Jim had an internet outage and now his Samsung Blu-ray player won't play due to copy protection. Leo says that's because that Blu-ray player is connected to the internet for copy protection to make sure it's not playing a pirated DVD. There's a tech note about that on Linksys' site here. It first appeared seven years ago and it keeps rearing it's ugly head every time there's an outage.
Manny has an LG 4K TV and Blu-ray player. But when he uses the web browser, he gets a message that it's out of date. Leo says that's not surprising and he doesn't think he can solve that issue since browsers in Blu-ray Players aren't updated all that much. Manny should try using the browser in his SmarTV. It uses WebOS and that's supposed to be update-able. At least it should be updated more often than his Blu-ray.
Jason is looking for a good DVD player, but he's worried that his DVD player will be locked to the wrong region. Leo says that region coding was designed to prevent movies from being copied and shared around the world before the movies were released. The trend now is that movies get released worldwide now, so region coding is going to be gradually going away. He'll just have to be sure he doesn't get a used DVD player from another region. He won't want a PAL player in the US, for instance. He'll want NTSC. Or, he should make sure to get a multi region DVD player.
Sam is looking for a Blu-ray player for the grandkids. Leo says that blu-ray and DVD players are fairly inexpensive. What Leo says may be a better option is to get them a Playstation or Xbox One. They come with blu-ray drives built in. But if he just wants to get the player itself, there really isn't a difference between them at this point.
Sara's Blu-ray player freezes up about an hour in and won't go forward. Leo says that Blu-ray players are essentially computers and it could easily be that the laser is dirty or damaged. And blu-ray players are cheap, so just buy another one. But if it's part of your Sony PS3, then it would be worth getting it cleaned. But a stand alone Blu-ray player? Just replace it. The chatroom also says that a firmware update could be necessary.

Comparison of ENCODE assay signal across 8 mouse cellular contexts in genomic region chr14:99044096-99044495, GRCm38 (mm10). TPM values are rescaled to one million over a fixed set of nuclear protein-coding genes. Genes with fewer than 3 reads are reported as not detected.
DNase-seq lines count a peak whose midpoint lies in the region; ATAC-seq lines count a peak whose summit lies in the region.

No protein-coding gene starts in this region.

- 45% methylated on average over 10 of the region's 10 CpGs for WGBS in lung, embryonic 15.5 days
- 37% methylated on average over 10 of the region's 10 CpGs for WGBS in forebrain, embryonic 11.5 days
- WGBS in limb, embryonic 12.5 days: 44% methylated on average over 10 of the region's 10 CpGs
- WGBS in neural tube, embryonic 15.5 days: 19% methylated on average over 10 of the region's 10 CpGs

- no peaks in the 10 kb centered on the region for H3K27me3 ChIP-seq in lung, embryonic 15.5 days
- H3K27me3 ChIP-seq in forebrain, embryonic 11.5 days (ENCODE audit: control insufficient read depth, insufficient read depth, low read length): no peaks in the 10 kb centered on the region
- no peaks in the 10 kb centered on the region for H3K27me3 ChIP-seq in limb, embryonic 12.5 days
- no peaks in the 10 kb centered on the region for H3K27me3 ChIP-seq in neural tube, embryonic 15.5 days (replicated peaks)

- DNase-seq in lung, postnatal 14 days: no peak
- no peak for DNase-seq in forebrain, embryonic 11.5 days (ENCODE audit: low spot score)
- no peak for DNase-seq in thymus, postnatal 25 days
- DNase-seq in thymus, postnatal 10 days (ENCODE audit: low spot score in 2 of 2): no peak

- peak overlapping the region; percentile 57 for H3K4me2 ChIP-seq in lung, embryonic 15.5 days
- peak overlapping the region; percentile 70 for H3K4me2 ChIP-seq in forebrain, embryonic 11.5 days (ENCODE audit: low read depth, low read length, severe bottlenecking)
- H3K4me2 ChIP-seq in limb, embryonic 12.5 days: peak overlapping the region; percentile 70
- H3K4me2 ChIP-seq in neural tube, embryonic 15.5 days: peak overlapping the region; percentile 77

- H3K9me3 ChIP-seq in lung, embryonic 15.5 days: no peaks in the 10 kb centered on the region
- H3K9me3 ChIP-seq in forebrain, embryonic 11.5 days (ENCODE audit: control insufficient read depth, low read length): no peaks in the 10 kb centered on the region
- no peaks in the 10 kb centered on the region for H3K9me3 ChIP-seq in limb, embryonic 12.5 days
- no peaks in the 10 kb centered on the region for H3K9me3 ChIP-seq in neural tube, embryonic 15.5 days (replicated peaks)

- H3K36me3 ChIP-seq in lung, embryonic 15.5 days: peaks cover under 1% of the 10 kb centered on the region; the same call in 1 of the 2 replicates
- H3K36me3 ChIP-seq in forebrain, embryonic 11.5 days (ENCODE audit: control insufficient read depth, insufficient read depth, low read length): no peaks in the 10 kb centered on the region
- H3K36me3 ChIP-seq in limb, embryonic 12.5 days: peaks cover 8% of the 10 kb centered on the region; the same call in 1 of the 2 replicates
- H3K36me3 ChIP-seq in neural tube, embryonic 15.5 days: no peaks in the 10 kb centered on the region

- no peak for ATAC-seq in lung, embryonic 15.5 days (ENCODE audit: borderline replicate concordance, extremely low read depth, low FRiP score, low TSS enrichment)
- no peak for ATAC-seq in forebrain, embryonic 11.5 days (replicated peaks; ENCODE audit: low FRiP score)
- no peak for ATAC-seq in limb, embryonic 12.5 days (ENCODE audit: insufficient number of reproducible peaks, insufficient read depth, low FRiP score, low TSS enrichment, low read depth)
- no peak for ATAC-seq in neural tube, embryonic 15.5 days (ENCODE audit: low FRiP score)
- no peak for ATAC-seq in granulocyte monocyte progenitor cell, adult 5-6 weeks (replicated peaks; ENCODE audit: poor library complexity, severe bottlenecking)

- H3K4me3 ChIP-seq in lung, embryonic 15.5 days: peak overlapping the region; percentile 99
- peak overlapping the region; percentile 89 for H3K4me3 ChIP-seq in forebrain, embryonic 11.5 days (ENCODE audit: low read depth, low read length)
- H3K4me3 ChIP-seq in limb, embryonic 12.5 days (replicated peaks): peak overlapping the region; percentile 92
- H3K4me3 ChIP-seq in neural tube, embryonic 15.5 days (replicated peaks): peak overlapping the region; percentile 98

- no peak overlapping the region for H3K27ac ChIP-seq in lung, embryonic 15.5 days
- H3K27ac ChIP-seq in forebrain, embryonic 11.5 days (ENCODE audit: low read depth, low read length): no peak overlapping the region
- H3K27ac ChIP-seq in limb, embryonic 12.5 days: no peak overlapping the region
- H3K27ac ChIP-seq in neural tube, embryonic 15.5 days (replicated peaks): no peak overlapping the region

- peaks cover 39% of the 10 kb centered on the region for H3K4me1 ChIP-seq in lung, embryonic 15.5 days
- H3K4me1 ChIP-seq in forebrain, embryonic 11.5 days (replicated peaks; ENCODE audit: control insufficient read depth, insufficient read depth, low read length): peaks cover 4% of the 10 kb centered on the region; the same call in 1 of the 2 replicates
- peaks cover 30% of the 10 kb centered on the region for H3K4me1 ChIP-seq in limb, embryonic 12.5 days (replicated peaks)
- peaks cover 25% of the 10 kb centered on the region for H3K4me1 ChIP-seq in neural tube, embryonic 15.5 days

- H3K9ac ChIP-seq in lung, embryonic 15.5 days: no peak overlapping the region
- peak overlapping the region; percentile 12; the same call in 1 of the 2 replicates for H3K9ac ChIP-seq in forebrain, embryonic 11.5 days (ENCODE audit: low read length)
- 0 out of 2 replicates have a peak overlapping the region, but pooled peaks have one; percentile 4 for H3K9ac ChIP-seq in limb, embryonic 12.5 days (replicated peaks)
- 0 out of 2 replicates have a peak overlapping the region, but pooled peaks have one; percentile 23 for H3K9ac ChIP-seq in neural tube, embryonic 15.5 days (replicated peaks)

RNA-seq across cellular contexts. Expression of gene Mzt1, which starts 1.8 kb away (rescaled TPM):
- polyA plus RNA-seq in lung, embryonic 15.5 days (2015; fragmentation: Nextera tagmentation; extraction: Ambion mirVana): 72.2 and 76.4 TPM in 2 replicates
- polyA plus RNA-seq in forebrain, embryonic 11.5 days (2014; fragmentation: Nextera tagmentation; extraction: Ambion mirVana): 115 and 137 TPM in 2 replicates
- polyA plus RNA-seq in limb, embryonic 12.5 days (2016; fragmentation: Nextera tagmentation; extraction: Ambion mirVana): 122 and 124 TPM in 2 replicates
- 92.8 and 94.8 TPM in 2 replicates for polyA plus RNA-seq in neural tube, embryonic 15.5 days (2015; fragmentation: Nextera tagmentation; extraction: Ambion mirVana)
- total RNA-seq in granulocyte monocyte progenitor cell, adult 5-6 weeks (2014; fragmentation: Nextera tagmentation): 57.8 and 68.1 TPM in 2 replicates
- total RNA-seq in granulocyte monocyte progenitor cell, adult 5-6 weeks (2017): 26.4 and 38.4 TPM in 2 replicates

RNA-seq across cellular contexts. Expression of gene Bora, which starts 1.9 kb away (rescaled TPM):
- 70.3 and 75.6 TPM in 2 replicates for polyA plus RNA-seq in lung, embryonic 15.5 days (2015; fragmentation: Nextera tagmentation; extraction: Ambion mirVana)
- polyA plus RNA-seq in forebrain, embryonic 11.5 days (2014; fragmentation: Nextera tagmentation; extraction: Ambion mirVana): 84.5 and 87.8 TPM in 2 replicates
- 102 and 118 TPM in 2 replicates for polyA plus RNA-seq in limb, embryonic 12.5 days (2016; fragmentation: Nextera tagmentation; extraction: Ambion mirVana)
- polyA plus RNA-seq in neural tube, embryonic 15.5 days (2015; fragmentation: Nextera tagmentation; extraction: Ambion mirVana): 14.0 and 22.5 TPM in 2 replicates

David has a Blu-ray player in his home theater that can run Netflix. When he switches back to TV, he's getting audio issues, though. Leo says that he has a similar problem and it's the TV set that tells the receiver what audio to play. It's a fault in the hand shaking and Leo says it's very common. Leo also advises making sure his HDMI cable is secure. Often it can get loose, causing connection errors. Make sure everything is plugged in solid. There's also issues in shifting from 720p-1080i-1080p. Scott thinks it may be a fault in the cable box.
Aaron B bought a blu-ray player for his PC, but he can't watch his blu-ray discs on his computer because of a missing codec. He will need a DVD player utility that will handle blu-rays. VLC player will play it, but he may need to download codecs. Check out Slysoft. POWER DVD by Cyberlink is probably the best one, though.
Mark's blu-ray player frequently will lose picture, but the audio will continue. David has had trouble with LG players and although it sounds like an HDCP issue (copy protection), it should affect both, not just one. It would be a good idea to borrow another blu-ray player and see if he can eliminate the TV as the culprit. Also, update the firmware if he can.
Scott says that almost any Blu-ray player will do the job, but for the budget minded, Scott usually recommends Panasonic. Dave says Sony has a Blu-ray at Costco for $79 with all streaming services. He also likes Sony because they carry Amazon video on demand as an app.
Corneilius is thinking of getting an Oppo Blu-ray player to go with his new Marantz AV7701 home theater unit. Scott says that the Oppo is a great player, but the image quality won't be that much better than a less expensive brand. Ross says that the Oppo, though, does a far superior job of up-converting a conventional DVD signal to HD.